- Gena Rowlands as Ivy, a widowed artist
- Tony Shalhoub as Misha, a recent US immigrant from East Europe
- Hallie Kate Eisenberg as Marie Alweather, a young girl with a stutter
- Cheech Marin as Ignacio, an entertainer
- Bruce Davison as Dr. Reingold, a biological research scientist
- Trini Alvarado as Adult Marie
- Jay Mohr as the voice of Paulie and Benny.
- Buddy Hackett as Artie, owner of a pawn shop
- Matt Craven as Warren
- Bill Cobbs as Virgil
- Tia Texada as Ruby, and the voice of Lupe
- Laura Harrington as Lila
- Jerry Winsett as Mr. Tauper
The movie's production budget was 23 million US dollars. Buddy Hackett auditioned to do the voice of Paulie, but he lost to Jay Mohr, who did an impression of Hackett. This was Hackett's last theatrical appearance. John Roberts, who (prior to Paulie) directed War of the Buttons, served as the director.
Paulie was well received. The movie has scored a 62% or 6.2/10 rating at Rotten Tomatoes.
It was distributed in 24 countries and 10 different languages between 1998 and 1999.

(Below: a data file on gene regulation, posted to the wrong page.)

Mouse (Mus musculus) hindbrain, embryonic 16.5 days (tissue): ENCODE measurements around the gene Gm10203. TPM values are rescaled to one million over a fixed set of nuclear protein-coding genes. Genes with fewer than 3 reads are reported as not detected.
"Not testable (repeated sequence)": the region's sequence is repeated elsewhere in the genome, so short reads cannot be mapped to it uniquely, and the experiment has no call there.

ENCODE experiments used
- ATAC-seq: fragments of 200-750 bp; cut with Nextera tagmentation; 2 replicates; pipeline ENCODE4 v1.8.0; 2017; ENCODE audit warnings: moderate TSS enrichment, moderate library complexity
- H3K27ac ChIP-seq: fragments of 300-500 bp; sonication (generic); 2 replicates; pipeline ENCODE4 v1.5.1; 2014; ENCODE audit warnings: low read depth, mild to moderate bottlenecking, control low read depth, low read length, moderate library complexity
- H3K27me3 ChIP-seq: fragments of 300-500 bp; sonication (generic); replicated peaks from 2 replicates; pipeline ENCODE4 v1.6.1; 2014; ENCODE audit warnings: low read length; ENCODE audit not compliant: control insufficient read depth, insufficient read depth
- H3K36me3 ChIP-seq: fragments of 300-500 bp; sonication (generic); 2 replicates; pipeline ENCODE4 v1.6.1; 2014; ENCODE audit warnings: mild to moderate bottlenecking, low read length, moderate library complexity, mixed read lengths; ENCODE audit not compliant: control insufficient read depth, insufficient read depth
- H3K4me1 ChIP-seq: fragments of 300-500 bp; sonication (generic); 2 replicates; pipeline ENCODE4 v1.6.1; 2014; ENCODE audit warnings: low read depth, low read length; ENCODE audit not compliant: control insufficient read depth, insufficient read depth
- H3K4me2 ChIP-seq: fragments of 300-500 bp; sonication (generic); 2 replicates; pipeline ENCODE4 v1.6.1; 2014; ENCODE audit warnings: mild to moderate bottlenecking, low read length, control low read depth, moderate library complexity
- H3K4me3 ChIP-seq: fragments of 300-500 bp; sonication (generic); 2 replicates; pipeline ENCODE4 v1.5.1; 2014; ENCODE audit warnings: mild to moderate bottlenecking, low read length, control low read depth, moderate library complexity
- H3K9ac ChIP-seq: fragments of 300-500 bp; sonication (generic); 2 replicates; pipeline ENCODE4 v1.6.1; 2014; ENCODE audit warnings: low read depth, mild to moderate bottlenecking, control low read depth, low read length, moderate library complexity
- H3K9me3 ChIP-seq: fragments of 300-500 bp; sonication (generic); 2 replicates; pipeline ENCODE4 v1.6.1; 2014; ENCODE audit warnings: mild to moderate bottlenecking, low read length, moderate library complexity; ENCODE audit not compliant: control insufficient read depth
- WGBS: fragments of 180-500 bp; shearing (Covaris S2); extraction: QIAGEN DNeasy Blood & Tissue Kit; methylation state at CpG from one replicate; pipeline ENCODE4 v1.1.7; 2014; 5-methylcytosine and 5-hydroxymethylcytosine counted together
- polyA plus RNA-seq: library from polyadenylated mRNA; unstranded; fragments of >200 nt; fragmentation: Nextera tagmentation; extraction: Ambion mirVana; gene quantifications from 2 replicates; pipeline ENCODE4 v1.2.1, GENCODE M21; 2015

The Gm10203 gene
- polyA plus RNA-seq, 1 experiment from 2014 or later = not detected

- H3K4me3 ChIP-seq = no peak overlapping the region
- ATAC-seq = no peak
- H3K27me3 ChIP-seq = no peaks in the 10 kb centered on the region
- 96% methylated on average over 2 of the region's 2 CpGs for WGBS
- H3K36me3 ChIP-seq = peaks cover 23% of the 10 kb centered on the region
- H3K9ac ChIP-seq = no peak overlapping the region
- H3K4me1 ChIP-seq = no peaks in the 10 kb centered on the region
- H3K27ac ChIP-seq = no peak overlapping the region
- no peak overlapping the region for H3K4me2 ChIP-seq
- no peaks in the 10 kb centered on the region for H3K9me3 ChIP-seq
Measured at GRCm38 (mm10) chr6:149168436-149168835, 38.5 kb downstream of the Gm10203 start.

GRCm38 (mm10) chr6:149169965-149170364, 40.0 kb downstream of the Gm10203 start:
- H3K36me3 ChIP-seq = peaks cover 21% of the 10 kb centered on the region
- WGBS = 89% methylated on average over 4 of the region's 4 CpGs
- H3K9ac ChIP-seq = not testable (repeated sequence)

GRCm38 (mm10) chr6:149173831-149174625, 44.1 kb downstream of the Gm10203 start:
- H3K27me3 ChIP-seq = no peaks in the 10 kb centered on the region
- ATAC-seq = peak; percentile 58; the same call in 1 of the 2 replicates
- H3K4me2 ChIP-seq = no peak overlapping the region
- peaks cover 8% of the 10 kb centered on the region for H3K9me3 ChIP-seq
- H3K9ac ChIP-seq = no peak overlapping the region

Awards and nominations
|ALMA Award||Outstanding Actor in a Feature Film - Cheech Marin||Nomination|
|ALMA Award||Outstanding Actress in a Feature Film - Trini Alvarado||Nomination|
|BAFTA Children's Award||Best Children's Feature Film||Won|
|Bronze Gryphon||Early Screens - John Roberts||Won|
|Young Artist Award||Best family feature - Comedy||Nomination|
|Young Artist Award||Best performance in a feature film - Young Actress aged ten or under - Hallie Kate Eisenberg||Nomination|
|Young Artist Award||Best performance by a young actress in a comedy film - Hallie Kate Eisenberg||Nomination|
- "PAULIE". Box Office Mojo. Retrieved 2009-04-11.
- "Angels Stays Aloft in Top Spot". Los Angeles Times. Retrieved 2012-07-08.